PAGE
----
The Departed/Internal Affairs Film Comparison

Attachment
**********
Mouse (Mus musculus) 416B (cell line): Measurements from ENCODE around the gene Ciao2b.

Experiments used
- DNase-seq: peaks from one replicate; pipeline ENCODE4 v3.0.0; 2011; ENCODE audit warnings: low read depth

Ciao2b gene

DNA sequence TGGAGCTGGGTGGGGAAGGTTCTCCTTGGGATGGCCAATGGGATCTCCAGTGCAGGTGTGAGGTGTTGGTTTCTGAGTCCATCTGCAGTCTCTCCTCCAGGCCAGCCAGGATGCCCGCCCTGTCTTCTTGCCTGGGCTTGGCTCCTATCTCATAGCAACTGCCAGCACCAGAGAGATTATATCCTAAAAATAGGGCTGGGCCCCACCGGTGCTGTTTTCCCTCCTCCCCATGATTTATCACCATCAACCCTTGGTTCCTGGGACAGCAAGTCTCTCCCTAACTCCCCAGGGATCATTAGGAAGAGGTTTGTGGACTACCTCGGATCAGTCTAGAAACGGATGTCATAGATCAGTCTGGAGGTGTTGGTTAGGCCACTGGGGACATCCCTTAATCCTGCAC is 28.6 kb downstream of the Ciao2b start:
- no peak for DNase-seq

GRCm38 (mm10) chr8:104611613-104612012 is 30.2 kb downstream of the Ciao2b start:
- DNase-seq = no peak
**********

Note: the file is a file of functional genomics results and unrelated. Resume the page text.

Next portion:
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The Departed, a film directed by Martin Scorsese, won an Oscar for Best Picture, as well as 3 other Academy Awards. The story however, is based on a 2002 Hong Kong film directed by Wai-keung Lau and Siu Fai Mak, Mougaan dou; better known to us as Infernal Affairs. The similarities between these two crime/drama/thrillers are great. In The Departed, director Martin Scorsese takes the story into his own style of storytelling, but the adaptation of the screenplay originally written by director Siu Fai Mak and Felix Chong is almost identical to the screenplay by William Monahan adapted for The Departed. The key overall difference between the two films can be attributed to their setting. Infernal Affairs, based in Hong Kong, was adapted or “Americanized” to fit American customs and situations, namely the situation in south Boston with the Irish mafia “some time ago.” Neither film specifies an exact historical era. There is an equivalent to most Infernal Affairs characters in The Departed: you have the mole in the Hong Kong IAU (internal affairs unit), Inspector Lau Kin Ming, played by Andy Lau, who is the equivalent to Matt Damon’s role as the mole in the Boston State Police, Colin Sullivan; there’re the undercover cops, Chan Wing Yan (Tony Leung Chi Shing) and William Costigan Jr. (Leonardo Di Caprio); there’s the boss of the Hong Kong mafia (the Triads), Hon Sam (Eric Tsang), and the Irish mafioso, Frank Costello (Jack Nicholson). The head of the Boston State Police is Captain Queenan (Martin Sheen), who is mirrored after SP Wong Chi Shing (Anthony Wong Chau-Sang). There is no real equivalent to Mark Walberg’s character, Staff Sgt. Dignam, but I’m glad they added him. The two films share similar style and techniques; however it is easy to distinguish Scorsese’s directing. Both films make good use of moving shots, which only add to the liveliness of the action. The Departed has virtually no special effects at all, using editing to only to cut and colour correct....
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